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GROW YOUR BUSINESS|GENERAL BUSINESS

Marketing Ideas to Keep Your Independent Bookstore Thriving

4-minute read

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Kristin Vegh

Kristin Vegh

5 February 2024

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In the five years where I worked at a big-box chain bookstore, I witnessed a lot of half-hearted attempts to boost foot traffic and sales. And time after time, I listened to customers muse that what they actually wanted was an intimate shopping experience with a local feel.

Owning a bookstore of any size can be a challenge. But offering a personalized experience is precisely where independent bookshops can shine! So, if you’re thinking about opening a bookshop — or already have thought about it — we’ve rounded up some of the best marketing ideas to help even a tiny bookshop stand out. You’ll find unique bookstore ideas, such as tips for getting involved in the community, using digital platforms, and bookshop design to tell your story and supercharge your small business.

7 Ideas to Help Boost Your Indie Bookstore Business

1. Stay active on social media.

When it comes to bookstore advertising, social media can be a good place to start. You don’t need photography or marketing skills for it (although they don’t hurt). And it’s a cost- and time-effective way to get your products noticed by more people.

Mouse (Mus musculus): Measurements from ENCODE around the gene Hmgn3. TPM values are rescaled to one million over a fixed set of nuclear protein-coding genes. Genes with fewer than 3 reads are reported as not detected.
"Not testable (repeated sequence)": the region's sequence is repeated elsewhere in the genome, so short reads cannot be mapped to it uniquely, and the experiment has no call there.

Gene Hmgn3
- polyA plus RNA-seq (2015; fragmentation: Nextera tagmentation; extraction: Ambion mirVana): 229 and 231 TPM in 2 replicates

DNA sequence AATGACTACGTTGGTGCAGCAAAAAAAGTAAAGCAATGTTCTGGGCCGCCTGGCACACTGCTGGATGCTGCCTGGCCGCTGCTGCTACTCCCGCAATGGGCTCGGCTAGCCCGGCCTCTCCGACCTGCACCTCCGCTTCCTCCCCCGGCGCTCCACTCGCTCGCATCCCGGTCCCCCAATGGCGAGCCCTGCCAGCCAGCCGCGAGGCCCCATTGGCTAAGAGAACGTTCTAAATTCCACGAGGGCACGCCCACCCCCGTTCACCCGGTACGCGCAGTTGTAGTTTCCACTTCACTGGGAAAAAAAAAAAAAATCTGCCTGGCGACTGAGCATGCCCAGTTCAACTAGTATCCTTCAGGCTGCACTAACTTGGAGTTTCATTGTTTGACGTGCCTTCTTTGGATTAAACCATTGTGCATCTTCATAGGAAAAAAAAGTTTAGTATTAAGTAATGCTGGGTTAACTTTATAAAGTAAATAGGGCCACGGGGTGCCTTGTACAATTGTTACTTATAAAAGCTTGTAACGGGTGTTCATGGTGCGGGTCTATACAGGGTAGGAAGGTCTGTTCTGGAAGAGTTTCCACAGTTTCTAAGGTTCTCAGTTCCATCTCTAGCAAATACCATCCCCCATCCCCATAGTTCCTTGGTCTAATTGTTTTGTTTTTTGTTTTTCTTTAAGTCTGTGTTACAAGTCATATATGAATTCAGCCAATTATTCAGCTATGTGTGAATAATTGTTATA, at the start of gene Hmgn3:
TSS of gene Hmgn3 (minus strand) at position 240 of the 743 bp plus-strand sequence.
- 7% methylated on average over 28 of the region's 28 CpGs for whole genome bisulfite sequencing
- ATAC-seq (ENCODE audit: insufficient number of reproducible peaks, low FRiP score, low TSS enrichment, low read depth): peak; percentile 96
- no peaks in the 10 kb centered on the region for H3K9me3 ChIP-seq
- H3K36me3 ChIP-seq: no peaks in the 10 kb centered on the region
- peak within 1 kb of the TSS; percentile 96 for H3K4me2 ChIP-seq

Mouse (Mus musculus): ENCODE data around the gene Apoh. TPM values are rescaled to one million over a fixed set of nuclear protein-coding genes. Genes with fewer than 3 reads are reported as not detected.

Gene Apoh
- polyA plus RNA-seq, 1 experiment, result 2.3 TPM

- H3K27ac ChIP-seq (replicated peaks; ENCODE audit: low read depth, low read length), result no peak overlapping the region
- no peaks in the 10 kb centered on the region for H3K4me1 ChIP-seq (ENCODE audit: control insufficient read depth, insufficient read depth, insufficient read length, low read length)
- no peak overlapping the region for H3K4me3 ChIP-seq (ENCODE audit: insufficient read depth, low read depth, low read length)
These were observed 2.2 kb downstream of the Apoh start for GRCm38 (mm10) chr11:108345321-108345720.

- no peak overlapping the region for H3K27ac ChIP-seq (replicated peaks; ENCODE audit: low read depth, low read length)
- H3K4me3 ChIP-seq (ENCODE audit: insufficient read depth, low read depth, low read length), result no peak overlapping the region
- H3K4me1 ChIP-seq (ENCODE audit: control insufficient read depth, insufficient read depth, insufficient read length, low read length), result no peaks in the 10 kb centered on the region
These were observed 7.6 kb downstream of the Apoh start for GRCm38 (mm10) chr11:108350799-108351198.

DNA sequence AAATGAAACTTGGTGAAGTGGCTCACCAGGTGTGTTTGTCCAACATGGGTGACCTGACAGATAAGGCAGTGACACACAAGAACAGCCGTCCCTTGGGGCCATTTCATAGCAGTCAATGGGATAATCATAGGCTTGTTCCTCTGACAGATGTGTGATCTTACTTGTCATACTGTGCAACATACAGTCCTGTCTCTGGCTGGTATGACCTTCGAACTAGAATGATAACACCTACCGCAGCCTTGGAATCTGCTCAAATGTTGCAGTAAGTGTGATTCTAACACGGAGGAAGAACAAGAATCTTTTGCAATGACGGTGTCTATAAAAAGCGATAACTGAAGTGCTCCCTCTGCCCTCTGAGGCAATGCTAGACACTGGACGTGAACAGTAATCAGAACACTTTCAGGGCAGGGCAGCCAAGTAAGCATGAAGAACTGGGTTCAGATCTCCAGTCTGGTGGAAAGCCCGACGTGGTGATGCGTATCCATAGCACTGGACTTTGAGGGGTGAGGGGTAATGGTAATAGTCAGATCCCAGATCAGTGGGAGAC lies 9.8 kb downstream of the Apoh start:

Wondering how to craft a powerful social advertisement for bookshops? While social pages are a great way to highlight new releases, sales, and events, don’t limit your posts to promotions. Engage with your followers by asking them to comment with their favorite authors and what kind of events they’d like to see. You can even run the occasional giveaway to encourage people to like and share your posts.

2. Create an online storefront.

Another way to fortify your shop’s online presence is to build a website and learn how to run an online bookstore. With the popularity of e-commerce remaining strong in recent years, the best time to bring your tiny bookshop online is, well, yesterday.

Online independent bookstores have the potential to reach customers worldwide. But your website doesn’t need to be only for online purchasing. While it’s important to keep your website customer-forward and make the online shopping experience user-friendly, you can build out your brand by using the platform for blogging, newsletters, and promoting your events.

Best of all? You can make your bookshop business plan budget-friendly by building the website yourself. Templatized website builders such as Squarespace and Wix make it easy to create an online store without much HTML knowledge.

3. Host events.